The laptop of former Seeno company President Bradley Mamer is at the center of a Nevada lawsuit in which the Concord family is accused of systematically deleting important documents that could implicate them in federal criminal investigations, as well as civil cases.
In the strange tale, Mamer, in his final days as an employee of the Seenos' Wingfield Nevada Group, copied about 50 pickup trucks worth of documents, by one attorney's estimate, off his work laptop computer before turning it into the Seeno company, fearing they would be deleted by the Seenos.
Mamer handed those documents, including 19,000 e-mails, over to FBI agents and to a Pardee Homes attorney who had subpoenaed him. Pardee, who had partnered with WNG to build thousands of homes in giant Nevada golf course subdivisions in Coyote Springs, has been fighting the Seeno company in a Clark County courtroom in Las Vegas.
Mamer's fears appeared to be realized when the Seeno company's attorney announced in court that the laptop was returned empty. In an unusual move, the Pardee attorney now is asking a judge to allow a forensic computer expert to determine who deleted those documents and when. Those documents have since been recovered by the Seenos.
It's the latest legal twist involving the Seenos, who operate an array of homebuilding companies out of Concord. Mamer's name has appeared prominently in three lawsuits circulating around the doomed Wingfield venture, in which
Meanwhile, an FBI investigation led to the indictment of a Seeno sales executive and prosecutors said they expect more arrests in the fall.
The laptop caper began in the summer of 2010 after the Seenos had taken over control of Wingfield.
In August 2010, Seeno III drove Wingfield's information technology director to Mamer's and Whittemore's homes to remove their work computer servers. Mamer said the IT director was told he would be fired if he did not break into Whittemore's home and remove the server. He removed it, but was soon fired anyway, Mamer said.
In Feb. 1, 2011, the Seenos changed a long-term pre-existing company record retention program, Mamer said in a sworn statement. The new policy was for employees to delete e-mails 90 days old and older; the old policy had been "to retain all documents, electronically whenever possible."
In March 2011, Whittemore was forced to resign. In a sworn statement, Whittemore said he discussed with Mamer the need to copy company documents, given the investigations into the Seenos' business practices and the "potential legal obligation" to ensure relevant e-mails were not destroyed.
Mamer said he met with an FBI special agent on Oct. 11, 2011. "At this meeting I described a number of allegations that I felt included possible illegal activity perpetrated by the Seenos," he said in a sworn statement. " I came to believe all electronic material on my business laptop would likely be destroyed once the Seenos regained its control."
In late October, Mamer -- by then on medical leave -- downloaded more than 56 GBs of electronic data off his work laptop, which was connected to the company server. He said he did so because, among other reasons, "government investigations that were underway or pending" and feared the Seenos might destroy e-mail evidence.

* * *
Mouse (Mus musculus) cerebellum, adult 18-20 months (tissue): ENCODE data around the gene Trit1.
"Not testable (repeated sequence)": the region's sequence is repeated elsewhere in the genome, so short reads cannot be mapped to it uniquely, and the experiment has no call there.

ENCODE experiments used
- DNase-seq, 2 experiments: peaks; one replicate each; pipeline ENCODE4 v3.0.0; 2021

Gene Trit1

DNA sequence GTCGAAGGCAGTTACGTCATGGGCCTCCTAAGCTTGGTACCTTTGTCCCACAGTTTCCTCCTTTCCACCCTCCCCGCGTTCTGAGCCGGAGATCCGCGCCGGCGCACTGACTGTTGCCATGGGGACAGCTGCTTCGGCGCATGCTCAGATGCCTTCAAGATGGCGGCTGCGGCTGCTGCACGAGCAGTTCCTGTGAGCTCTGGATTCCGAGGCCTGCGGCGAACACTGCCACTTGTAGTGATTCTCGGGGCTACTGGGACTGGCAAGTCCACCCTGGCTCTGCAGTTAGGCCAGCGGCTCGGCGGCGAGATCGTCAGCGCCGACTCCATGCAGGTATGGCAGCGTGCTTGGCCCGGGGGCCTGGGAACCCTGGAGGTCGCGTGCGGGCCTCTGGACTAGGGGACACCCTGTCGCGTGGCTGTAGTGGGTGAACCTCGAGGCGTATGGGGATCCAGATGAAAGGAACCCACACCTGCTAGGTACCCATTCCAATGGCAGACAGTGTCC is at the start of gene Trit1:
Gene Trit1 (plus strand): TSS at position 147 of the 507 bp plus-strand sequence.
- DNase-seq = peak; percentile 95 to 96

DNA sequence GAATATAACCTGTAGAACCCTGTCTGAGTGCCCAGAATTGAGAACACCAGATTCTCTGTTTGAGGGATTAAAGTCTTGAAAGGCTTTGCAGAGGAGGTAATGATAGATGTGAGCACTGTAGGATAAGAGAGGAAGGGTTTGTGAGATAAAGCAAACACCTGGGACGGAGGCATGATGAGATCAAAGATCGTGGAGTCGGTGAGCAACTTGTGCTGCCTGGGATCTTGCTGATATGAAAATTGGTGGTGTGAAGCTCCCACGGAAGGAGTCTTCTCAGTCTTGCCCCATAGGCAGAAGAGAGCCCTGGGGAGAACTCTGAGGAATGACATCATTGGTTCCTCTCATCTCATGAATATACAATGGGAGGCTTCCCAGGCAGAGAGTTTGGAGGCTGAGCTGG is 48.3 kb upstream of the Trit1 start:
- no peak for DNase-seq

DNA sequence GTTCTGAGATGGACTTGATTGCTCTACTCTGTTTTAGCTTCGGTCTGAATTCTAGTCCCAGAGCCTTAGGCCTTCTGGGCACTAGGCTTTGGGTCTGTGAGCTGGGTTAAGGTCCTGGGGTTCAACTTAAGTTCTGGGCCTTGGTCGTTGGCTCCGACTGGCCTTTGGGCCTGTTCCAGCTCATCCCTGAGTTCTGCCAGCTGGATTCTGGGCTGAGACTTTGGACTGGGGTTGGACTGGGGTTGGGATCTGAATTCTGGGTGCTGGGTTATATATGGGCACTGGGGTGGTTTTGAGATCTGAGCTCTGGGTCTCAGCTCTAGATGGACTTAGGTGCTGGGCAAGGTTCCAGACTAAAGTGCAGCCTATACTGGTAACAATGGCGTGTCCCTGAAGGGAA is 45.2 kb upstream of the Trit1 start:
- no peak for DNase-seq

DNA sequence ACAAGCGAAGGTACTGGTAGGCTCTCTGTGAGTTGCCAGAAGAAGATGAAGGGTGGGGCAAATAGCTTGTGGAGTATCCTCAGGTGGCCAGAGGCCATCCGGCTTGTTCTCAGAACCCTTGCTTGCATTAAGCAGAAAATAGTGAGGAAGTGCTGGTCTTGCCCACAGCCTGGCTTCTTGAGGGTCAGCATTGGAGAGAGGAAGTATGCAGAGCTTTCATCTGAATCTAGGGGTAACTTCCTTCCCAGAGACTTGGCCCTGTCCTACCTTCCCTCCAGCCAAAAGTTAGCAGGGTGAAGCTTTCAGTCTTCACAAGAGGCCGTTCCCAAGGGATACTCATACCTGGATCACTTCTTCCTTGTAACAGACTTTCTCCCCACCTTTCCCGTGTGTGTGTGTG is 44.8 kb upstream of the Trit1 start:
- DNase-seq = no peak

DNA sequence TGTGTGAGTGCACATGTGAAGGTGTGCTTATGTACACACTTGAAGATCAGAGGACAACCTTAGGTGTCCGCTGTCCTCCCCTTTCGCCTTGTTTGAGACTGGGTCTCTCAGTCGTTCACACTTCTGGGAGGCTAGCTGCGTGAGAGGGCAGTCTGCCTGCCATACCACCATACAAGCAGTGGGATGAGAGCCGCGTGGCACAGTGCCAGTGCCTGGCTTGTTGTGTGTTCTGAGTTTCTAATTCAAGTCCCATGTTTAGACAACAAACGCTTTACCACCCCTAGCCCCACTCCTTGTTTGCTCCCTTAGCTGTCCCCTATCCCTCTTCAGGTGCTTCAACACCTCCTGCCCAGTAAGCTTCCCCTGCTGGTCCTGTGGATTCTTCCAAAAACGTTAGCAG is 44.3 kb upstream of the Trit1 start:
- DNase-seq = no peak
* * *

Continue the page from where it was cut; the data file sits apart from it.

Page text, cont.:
Mamer returned the laptop "intact" to company officials, he said, on Dec. 9, 2011, and resigned the day after Christmas.
The laptop was long forgotten until Pardee attorneys subpoenaed Mamer earlier this year.
In 2004, Pardee Homes bought land from Wingfield for $125 million to build homes at Coyote Springs, with an option to buy the rest of the 30,000 developable acres for about $1.2 billion. When the development went belly up, the two sides went to court.
Prior to Mamer's laptop discovery, Wingfield had turned over only about 1,600 e-mails to Pardee, but Mamer's documents unveiled about 19,000 more e-mails.
The Seenos' attorney initially said Mamer deleted those files from his work laptop, stating in court, "And they tell you that we're the ones hiding information. I don't know how we could have hid information that we didn't have in the first place. (Mamer) returned nothing."
The documents on the work server, however, are automatically saved, even if deleted from the laptop. And the Seeno attorney now acknowledges the laptop was not empty; the documents were also found on three different servers.
Pardee attorney Pat Lundvall asks in a July 9 motion, "If no destruction has occurred, then (the Seeno company) should answer two questions as to (1) why has (it) not disclosed this information to Pardee before now, which is to Pardee's extreme prejudice; and (2) why did (the Seeno company) represent to the court at the June 11 hearing that the laptop was empty when Mr. Mamer returned it to (them)?"
Attorneys on both sides of the case did not return calls and e-mails seeking comment.
A judge will rule Monday on whether to allow a forensic computer expert to find out who exactly deleted the documents and when.
Contact Matthias Gafni at 925-952-5026. Follow him at Twitter.com/mgafni.